Focusing on fundamentals gives every player a chance to contribute


Youth sports

February 18, 2007|By CAL RIPKEN JR.

DEAR CAL -- I'm a new coach of a girls youth basketball team. We haven't won yet, but the girls try their best. I'm excited by that, but it's hard for me to be courtside and not know how else to encourage them. I feel that I should somehow be able to help them better. Where can I learn how to do that?

Joanna Beatty, Owings Mills

DEAR JOANNA -- This is a problem all coaches face at all levels. I'm assuming that you are dealing with younger kids. As a new coach, I would gather information from books or maybe even a Web site. To give you some direction, very early in teaching basketball I would focus on some team concepts like zone defense or zone presses in which it's not so crucial for all kids to have certain skills to participate.

With a zone press, for example, players are assigned certain areas on the court and certain responsibilities, so they all can contribute to the team's success.

The same is true for half-court defense. Whether you have them learn a 2-3 or a 2-1-2 zone is your choice, but teaching simple fundamentals about those two aspects of the game and working on them in practice will provide great team results, because it's not about who the most skilled player is since all members can contribute to team defense.

Remember to focus on the basics. There are some great coaching Web sites and books.

Emphasize practice. If you can find a gym or some extra time to practice, that's the time when you can connect with the kids. And if you can connect with them during practice, you'll be able to communicate better during the games.

DEAR CAL -- My 7-year-old son played baseball for the first time this past fall. When he was younger he would always put his right-hander's mitt on the opposite hand, so we got him a left-hander's glove. I also encouraged him to bat left-handed. Now that he is older, I realize he is not a true lefty since he writes right-handed and even throws a football naturally right-handed. He now throws, catches and hits left-handed fluidly, but perhaps his arm strength would be better right-handed. Should he continue left-handed, or is there a test I can give him to see which way he should throw?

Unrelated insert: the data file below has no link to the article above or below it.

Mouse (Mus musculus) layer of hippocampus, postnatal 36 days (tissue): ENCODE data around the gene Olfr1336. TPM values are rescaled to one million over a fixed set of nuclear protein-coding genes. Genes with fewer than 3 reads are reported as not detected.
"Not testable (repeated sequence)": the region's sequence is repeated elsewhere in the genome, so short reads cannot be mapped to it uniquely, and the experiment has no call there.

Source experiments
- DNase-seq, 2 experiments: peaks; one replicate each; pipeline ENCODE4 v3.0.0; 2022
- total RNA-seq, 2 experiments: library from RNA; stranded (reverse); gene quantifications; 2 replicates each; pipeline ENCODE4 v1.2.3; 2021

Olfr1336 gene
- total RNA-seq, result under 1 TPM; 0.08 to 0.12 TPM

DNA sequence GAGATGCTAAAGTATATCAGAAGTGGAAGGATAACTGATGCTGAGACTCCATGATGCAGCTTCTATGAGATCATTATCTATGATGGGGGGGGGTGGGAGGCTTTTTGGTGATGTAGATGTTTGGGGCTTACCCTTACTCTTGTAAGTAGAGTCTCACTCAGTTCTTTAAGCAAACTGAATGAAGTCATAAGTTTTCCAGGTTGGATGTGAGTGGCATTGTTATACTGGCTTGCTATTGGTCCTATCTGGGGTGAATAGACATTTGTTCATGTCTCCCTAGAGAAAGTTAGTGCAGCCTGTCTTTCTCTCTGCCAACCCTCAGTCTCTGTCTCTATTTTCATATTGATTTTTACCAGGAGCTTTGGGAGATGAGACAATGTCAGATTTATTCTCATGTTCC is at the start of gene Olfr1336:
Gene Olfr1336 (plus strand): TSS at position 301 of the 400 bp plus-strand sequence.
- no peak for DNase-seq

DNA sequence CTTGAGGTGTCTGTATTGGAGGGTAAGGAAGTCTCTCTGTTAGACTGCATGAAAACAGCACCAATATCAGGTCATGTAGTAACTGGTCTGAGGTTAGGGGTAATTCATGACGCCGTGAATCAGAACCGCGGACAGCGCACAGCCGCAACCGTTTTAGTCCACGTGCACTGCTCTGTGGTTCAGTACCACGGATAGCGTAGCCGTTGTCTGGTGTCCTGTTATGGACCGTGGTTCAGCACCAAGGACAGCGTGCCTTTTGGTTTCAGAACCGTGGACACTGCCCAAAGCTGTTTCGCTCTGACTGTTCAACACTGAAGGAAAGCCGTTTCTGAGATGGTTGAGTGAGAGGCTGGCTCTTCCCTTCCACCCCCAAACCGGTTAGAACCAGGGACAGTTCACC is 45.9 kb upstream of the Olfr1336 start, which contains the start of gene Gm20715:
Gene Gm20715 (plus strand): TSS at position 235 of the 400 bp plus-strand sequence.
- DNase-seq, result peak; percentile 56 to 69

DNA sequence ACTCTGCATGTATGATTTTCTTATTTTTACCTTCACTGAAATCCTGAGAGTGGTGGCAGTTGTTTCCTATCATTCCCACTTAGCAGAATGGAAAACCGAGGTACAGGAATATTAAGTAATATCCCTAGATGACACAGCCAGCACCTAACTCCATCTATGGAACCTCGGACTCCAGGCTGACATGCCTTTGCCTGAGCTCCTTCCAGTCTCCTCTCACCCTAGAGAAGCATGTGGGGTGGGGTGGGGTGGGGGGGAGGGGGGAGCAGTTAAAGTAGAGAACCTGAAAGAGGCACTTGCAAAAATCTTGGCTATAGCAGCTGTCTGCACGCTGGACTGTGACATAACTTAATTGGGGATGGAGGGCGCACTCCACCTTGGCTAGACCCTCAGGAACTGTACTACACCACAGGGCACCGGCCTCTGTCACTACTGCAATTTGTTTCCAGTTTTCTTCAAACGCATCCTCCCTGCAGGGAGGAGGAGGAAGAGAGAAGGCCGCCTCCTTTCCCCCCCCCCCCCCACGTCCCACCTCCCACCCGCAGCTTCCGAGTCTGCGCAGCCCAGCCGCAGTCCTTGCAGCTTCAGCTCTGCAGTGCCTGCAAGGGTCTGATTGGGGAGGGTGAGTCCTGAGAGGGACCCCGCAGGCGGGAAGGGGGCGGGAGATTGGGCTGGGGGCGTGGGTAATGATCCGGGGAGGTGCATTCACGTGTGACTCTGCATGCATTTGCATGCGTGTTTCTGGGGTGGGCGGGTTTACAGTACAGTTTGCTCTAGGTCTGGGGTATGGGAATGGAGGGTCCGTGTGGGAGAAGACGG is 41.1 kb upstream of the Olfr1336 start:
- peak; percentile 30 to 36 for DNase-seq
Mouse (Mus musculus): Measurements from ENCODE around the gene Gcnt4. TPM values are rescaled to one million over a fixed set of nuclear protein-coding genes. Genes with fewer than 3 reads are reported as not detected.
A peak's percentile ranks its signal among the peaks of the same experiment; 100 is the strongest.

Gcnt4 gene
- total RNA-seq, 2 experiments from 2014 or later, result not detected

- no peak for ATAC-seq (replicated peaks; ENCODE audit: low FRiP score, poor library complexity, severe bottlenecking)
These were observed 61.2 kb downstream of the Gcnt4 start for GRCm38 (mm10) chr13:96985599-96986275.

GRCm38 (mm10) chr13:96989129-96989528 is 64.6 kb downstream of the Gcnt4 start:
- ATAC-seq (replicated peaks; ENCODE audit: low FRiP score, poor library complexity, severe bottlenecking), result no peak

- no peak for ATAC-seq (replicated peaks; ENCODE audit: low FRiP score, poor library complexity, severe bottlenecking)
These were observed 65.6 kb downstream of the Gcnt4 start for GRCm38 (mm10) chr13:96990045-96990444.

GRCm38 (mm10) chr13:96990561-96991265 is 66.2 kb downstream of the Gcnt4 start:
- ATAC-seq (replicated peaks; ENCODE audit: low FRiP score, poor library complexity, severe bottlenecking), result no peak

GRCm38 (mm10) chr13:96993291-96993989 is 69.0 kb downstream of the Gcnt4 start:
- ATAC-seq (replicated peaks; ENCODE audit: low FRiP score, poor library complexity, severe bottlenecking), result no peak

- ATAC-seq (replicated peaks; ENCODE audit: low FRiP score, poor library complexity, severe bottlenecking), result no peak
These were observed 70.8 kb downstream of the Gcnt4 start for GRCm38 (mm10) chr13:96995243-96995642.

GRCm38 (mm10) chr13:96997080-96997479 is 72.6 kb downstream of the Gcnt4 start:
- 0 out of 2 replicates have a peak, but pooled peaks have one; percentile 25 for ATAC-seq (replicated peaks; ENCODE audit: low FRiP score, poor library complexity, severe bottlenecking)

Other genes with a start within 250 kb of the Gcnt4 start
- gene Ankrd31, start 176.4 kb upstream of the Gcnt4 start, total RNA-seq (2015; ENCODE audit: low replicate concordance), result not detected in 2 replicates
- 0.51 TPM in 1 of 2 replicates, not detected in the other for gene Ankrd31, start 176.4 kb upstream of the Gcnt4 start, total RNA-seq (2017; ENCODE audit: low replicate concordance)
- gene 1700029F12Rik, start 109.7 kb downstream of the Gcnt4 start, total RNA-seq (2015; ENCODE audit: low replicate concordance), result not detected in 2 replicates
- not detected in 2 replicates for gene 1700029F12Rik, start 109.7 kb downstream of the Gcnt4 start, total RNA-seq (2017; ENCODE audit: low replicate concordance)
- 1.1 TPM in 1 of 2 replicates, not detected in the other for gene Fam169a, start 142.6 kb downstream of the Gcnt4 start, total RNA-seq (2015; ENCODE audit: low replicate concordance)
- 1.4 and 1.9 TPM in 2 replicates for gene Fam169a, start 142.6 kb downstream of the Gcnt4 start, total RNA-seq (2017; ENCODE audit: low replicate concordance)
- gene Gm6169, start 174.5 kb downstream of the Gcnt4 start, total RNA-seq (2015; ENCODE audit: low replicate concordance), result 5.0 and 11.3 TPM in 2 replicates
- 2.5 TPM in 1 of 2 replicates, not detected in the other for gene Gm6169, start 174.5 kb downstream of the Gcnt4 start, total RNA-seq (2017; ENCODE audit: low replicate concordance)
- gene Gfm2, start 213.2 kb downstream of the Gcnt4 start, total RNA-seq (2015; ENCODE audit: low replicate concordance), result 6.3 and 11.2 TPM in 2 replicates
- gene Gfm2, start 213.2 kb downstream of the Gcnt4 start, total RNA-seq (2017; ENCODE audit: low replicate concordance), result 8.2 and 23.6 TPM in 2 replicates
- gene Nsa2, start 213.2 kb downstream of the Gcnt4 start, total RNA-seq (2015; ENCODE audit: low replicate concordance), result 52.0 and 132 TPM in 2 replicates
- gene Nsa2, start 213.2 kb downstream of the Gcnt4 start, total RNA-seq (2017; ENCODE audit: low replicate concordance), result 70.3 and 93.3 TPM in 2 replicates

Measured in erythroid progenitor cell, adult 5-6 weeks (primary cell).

Rob Rohm, Orange, Calif.

DEAR ROB -- It sounds like you have a good problem on your hands. Most of us wish that we were more ambidextrous or could do more things with our opposite side. I'm a very dominant right-handed person and have had to work hard learning to do things with my opposite hand. It's difficult for most of us to do, so in some ways your son may be ahead of the game.

I would just suggest that you experiment. Put a right-handed glove on your son and encourage him to practice and to try to play that way. You might find that you have a very special and talented child. I've come across a couple of people at the minor league level who could catch and throw equally well with both hands, and I often have wondered how they might do in the big leagues if they could pitch twice as much as a normal pitcher.

Remember that your son is 7 and still developing. You should have him put a glove on the other hand and make an evaluation. Maybe you can find some other people whom you trust in a baseball or sports sense to give you an evaluation as well. Nothing works better than experimentation, so give him the opportunity and see if he feels comfortable. He already is comfortable playing the game one way, so it's not a big problem if he can't do it differently. Put a glove on the other hand and see what happens.

Have a question or issue arising from your involvement in youth sports? Send it by e-mail to

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